BOZEMAN — Somehow, Montana State football’s incremental improvement in four years under coach Jeff Choate has been as workmanlike and reliable as an old F-150 ranch truck.
Somehow, there have been no hiccups, no bumps, no defeats that left Bobcat Believers scratching their heads as Choate won as many as he lost.
Somehow, even as the Bobcats endured the obligatory rebuilding pains, they also mustered three bragging-rights beat-downs of the Big Sky Conference’s longtime papa bear from the other side of the Divide.
I say “somehow,” because they’ve risen from also-ran to No. 8 in the nation despite a zany revolving door at the game’s most important position.
In the four seasons since electrifying Dakota Prukop grad-transferred to Oregon, leaving Choate to scramble from the get-go, six players have rotated through the position: A runner who made magic with his legs but struggled to pass (Chris Murray), a well-traveled drop-back passer who struggled to run and pass (Tyler Bruggman), a temporarily converted linebacker/tailback (Troy Andersen), the Oregon player-to-be-named-later whose immense skills are suited at wide receiver and the “wildcat” formation (Travis Jonsen), a promising but unpolished redshirt freshman (Casey Bauman) and a now-you-see-him, now-you-don’t, now-you-see-him-again sophomore (Tucker Rovig).
Revisiting that checkered history was especially timely Saturday given that the coin toss before MSU's nonconference game against Norfolk State featured the greatest QB in program history, one Travis Lulay, who dazzled and bedeviled with his arm and legs.
Saturday was a reboot for another five-letter QB in Rovig, from Meridian, Idaho, who started two games in 2018 as a redshirt freshman and seemed to perform best when he wasn't The Guy.
Rovig was the early clubhouse leader for the job this fall, but Bauman seized the role. Choate told Rovig earlier in the week that he would get another crack against Norfolk State, but that faith came with a borderline come-to-Jesus message.
“I basically said, ‘You’ve let this thing slip through your hands twice now. This opportunity may not come again. You’ve just got to believe in yourself and go play,’” Choate said in his postgame press conference. “And I think he did that. He performed at a high level today.”
Indeed he did, putting up Lulay-like numbers with his arm while engineering the Cats’ 56-21 victory.
Rovig was confident, composed and crisp, though it’s difficult to gauge given a Meh-AC foe that was allowing 30 points per game and was gashed for three 100-yard Bobcat rushers. Choate felt secure enough against the Spartans to rest the nicked-up Andersen for the looming Big Sky schedule.
All that said, Rovig had some revealing moments beyond his stat line of 21-for-27 passing for 221 yards and four TDs. As impressive as any was a play midway through the third quarter where he eluded rare pressure, sprinted to his left and threw a 25-yard sideline bullet across his body to tight end Derryk Snell.
Two plays later, he hit wide receiver Kevin Kassis square on his “85” from 21 yards out for a 42-14 lead.
Certainly Jonsen proved the Cats aren’t a one-trick pony at QB, keeping the Spartans off-balance — or, in his words, in “oh (bleep) mode” — by rushing for 60 yards on seven carries. Proving his value in a variety of ways, he also caught an 8-yard TD pass from Rovig.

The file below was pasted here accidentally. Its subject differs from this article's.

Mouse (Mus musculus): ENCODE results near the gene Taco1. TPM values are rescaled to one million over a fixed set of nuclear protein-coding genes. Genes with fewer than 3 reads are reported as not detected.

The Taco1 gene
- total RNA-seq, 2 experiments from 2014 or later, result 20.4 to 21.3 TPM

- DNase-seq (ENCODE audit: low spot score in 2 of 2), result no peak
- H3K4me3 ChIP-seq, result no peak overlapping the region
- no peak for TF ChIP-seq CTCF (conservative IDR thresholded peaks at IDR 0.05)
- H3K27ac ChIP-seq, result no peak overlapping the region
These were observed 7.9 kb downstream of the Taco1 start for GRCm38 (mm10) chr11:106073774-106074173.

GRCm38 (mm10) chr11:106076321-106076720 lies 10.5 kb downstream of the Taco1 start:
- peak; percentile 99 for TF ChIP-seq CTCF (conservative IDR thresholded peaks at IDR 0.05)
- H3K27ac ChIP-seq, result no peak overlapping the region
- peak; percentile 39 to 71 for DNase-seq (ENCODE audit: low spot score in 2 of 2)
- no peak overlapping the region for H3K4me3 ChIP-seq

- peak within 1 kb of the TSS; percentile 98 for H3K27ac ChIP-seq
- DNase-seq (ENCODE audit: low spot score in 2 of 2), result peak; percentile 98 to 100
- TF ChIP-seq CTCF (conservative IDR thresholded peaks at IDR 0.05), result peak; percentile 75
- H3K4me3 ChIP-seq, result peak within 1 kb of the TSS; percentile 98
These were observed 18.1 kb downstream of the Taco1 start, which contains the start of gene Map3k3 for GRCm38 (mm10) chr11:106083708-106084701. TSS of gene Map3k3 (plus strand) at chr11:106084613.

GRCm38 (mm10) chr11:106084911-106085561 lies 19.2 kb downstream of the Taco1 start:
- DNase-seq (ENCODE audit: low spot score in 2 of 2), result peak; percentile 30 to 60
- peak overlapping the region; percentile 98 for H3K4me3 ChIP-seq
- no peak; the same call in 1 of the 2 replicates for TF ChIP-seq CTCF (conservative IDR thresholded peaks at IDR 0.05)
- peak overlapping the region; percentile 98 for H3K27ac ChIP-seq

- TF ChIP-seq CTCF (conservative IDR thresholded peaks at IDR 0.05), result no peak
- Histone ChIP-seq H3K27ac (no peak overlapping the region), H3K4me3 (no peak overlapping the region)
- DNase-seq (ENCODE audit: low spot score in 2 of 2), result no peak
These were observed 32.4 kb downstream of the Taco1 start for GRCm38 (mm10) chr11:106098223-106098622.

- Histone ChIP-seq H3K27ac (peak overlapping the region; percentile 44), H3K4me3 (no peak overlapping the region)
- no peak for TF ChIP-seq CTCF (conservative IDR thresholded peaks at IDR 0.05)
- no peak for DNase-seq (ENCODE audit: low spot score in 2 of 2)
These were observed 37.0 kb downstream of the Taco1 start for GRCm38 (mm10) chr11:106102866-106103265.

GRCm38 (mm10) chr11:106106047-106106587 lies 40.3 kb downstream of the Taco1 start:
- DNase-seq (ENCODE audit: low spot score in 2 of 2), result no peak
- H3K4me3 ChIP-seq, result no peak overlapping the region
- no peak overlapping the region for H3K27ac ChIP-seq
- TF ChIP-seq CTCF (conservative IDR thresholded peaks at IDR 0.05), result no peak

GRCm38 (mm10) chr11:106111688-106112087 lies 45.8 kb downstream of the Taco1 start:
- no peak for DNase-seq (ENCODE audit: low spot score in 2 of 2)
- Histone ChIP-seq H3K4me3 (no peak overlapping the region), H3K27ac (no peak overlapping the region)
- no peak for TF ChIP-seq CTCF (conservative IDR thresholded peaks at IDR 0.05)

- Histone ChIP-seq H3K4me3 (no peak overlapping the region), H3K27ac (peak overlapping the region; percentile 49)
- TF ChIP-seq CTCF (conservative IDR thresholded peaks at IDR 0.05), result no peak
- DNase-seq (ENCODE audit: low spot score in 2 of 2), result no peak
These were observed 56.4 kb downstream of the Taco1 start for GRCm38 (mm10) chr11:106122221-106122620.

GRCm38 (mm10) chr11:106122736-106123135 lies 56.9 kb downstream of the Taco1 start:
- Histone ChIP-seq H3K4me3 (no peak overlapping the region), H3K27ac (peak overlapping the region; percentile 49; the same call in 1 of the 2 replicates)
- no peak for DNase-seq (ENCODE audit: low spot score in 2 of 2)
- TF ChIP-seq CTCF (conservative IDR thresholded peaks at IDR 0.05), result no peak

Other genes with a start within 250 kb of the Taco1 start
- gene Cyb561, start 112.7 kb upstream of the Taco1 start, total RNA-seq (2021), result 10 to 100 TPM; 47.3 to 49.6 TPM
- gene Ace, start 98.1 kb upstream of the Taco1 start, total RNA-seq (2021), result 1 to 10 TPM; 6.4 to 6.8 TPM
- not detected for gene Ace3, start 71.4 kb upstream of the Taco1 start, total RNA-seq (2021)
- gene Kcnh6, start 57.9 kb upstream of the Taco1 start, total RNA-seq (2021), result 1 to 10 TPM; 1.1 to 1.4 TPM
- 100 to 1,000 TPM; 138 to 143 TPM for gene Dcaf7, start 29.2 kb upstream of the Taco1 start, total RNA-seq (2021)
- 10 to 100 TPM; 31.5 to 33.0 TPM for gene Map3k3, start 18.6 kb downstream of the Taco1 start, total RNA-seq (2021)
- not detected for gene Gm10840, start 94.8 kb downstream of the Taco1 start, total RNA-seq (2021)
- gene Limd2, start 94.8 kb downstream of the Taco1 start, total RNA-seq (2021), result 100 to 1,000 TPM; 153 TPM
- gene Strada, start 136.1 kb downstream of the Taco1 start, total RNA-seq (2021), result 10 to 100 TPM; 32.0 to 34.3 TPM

“I just love it,” Jonsen said of being behind center. “It takes me back to the quarterback days.”
But chances are as Rovig goes, so will go the Cats — at least in crossing the elusive threshold between “very good” and “great”.
Clearly, the supporting casts on both sides of the ball are talented enough for the Bobcats to be a factor on the national stage even with a so-called “game manager” at the helm.
And just as clearly, a fan base that values the reliability of an old ranch truck senses the potential.
Bobcat Stadium was bathed in blue and yellow nearly end to end on a day where a largely uninspiring name across the opposing jerseys, chilly morning rain and statewide TV could easily have persuaded believers to stay home with their chicken wings, adult beverages and Griz voodoo dolls.
The crowd expected to see Bauman, who was like that old F-150 in guiding MSU to its dismantling of No. 12 SE Missouri — perhaps the biggest non-Griz win in Choate’s tenure — and an imperfect road success against Western Illinois.
No hiccups. No bumps. No head-scratchers.
Perhaps as much as a coach can ask of a redshirt freshman. But given the upside for this team, the Bobcats want — need — more than workmanlike and reliable.
They need what Rovig can provide, now.
And for that to occur, Rovig can’t buckle at what Choate described as “the elephant in the room”: His inability to maintain high-level confidence when the spotlight is on him. Choate noted Rovig conceded that as No. 1 he kept a wary eye on Bauman.
As No. 2?
“I would say a huge thing after (Bauman) was named starter, I considered it not a competition and I just needed to go play my football,” he said. “And when I get my chance and opportunity, just go be me.”
If Saturday’s performance is a peek at what “just go be me” will look like against the likes of UC Davis and the Griz, imagine the possibilities for a team that avoids Weber State and Eastern Washington on its schedule.
Somehow, you keep the multi-gifted Jonsen in the wildcat and as a wideout. Somehow, you keep the future pro Andersen fourth on the QB depth chart and dominating in other areas.
And somehow, after a workmanlike and reliable rise through the FCS ranks, you can picture a deep Montana State run in the postseason.